Review: For Danielle de Niese, greatness is still around the corner
This perky, enormously gifted young soprano who is beginning to beguile the opera world batted her lashes and opened her eyes seductively wide. She regularly flung her arms out welcomingly wide as well. She laced any lyrics she could with layer upon layer of irony.
She began the evening with a tone of self-conscious silliness, singing of endless pleasure and self-adoration in arias from Handel’s "Semele." After two hours of forced flirtatiousness, she may well have meant it when she chose for her only encore “I Hate Men,” even if the result was closer to “I Love Me” than Cole Porter had in mind.
Clearly De Niese goes too far much of the time. She’s not quite the girlish ingénue she tries to appear and, I suspect, not as superficial either. For all her emphasis on vocal glitter, she has a dusky quality to her voice that gives her more than a hint of soul.
And however much she is in real danger of becoming hopelessly mired in mannerism, she also has a real -- and rare -- spark. She lights up a stage, and she didn’t need her gown of sparkle Tuesday to prove it. She is going places, and she demonstrated a potential for greatness, assuming she also has a potential for maturity.
What we get now is an intriguing singer with a tremendous technique, a profound sense of musicality and an exuberant spirit that helps her get away with overacting. A few years ago, she was singing bit roles at Los Angeles Opera. Now she's an emerging star beginning to make it big on the world stage.
Born in 1980 in Australia, she is of Dutch and Sri Lankan heritage. She grew up in L.A. and is a product of the Colburn School. By 19, she was on the radar of James Levine at the Metropolitan Opera. In 2005, she starred in a production of Handel’s "Giulio Cesare" at the Glyndebourne Festival in England that won her major attention, especially when it was released on DVD. Although she has appeared in Mozart operas and even done a little new music, she has made a specialty of Handel. Her first CD is devoted to the composer.
But it is time for her to break out of the Handel prison. Her CD has a sense of sameness that doesn’t present her in the best light, even with the best possible accompaniment from William Christie and his sterling Les Arts Florissants. She is clearly a citizen of the world, and perhaps the most heartening aspect of her recital was a demonstration of wide musical interests.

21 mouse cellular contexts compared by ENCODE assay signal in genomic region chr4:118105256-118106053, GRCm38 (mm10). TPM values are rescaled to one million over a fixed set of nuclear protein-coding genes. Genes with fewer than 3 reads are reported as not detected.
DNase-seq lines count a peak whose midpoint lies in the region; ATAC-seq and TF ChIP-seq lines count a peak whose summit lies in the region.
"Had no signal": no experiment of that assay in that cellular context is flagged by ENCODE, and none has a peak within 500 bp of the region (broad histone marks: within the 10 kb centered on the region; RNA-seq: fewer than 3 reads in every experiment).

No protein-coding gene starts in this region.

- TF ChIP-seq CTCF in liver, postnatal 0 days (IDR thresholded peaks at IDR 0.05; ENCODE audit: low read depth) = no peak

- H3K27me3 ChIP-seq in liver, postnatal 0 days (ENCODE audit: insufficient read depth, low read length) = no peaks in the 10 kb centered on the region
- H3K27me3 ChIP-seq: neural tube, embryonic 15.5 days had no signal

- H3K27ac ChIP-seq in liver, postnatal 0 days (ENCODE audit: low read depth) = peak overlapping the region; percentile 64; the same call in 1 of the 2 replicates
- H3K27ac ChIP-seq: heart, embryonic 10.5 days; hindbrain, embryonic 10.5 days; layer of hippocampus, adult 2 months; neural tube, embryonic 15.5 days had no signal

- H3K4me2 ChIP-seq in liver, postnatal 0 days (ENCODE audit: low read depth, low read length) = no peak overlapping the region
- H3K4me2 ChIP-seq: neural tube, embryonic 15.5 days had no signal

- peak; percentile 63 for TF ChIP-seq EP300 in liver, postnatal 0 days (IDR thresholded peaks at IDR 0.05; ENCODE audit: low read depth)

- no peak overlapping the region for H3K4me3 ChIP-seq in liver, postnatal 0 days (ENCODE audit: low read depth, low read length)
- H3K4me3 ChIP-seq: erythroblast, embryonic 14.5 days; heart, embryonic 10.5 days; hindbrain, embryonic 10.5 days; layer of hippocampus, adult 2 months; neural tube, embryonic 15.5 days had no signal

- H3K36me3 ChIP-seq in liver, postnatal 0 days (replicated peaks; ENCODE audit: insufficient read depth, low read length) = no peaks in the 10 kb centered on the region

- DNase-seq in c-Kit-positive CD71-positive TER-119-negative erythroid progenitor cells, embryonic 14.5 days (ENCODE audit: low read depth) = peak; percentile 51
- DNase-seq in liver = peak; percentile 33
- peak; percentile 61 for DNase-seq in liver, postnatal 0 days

She also chose, once more, one of the best with her accompanist, Ken Noda, Levine’s musical assistant at the Met and a pianist with crystalline tone who made sure that no amount of De Niese’s nonsense would interfere with her musical line.
Most surprising was her choice of five Grieg songs, which are little heard outside Scandinavia. I can’t speak for De Niese’s Norwegian accent and don’t know that she needed to telegraph every gesture in the texts with a physical response, but her voice wove spells in these strange vocal tales.
She introduced a set of songs by Hugo Wolf by telling us that her mom was in the audience -- hey, Mom, where are you? -- and dedicating the first, “Verborgenheit” (Seclusion), to her. That it contains, in its first line, the phrase “Oh, leave me alone” is maybe more than we needed to know. And she continued through the short set with yet more sultry gestures. But she sang with a sense of nuance worthy of Elisabeth Schwarzkopf.
The second half of her recital was short. It began with three French songs by Poulenc for which she was relatively toned down. Three songs by Samuel Barber were a pleasure thanks to texts by James Joyce. The music overstates and so, naturally, did De Niese. But she lived each word and filled the hall with a love of language.
The three songs she chose by Bizet are meant to dazzle and not much else, and here De Niese dazzled to beat the band. With the right director, she could be the Carmen of one’s dreams. Then again, with a director who could focus her natural acting talent, I’m not sure there is anything De Niese couldn’t do.
-- Mark Swed
Photo: Danielle de Niese on the Broad Stage. Credit: Michael Robinson Chavez / Los Angeles Times